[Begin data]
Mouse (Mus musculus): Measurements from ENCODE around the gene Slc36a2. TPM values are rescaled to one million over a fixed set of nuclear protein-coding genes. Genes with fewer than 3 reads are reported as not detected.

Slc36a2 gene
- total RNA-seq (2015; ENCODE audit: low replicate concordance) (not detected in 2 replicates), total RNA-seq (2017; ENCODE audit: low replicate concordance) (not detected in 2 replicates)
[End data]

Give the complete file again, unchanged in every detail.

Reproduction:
Mouse (Mus musculus): Measurements from ENCODE around the gene Slc36a2. TPM values are rescaled to one million over a fixed set of nuclear protein-coding genes. Genes with fewer than 3 reads are reported as not detected.

Slc36a2 gene
- total RNA-seq (2015; ENCODE audit: low replicate concordance) (not detected in 2 replicates), total RNA-seq (2017; ENCODE audit: low replicate concordance) (not detected in 2 replicates)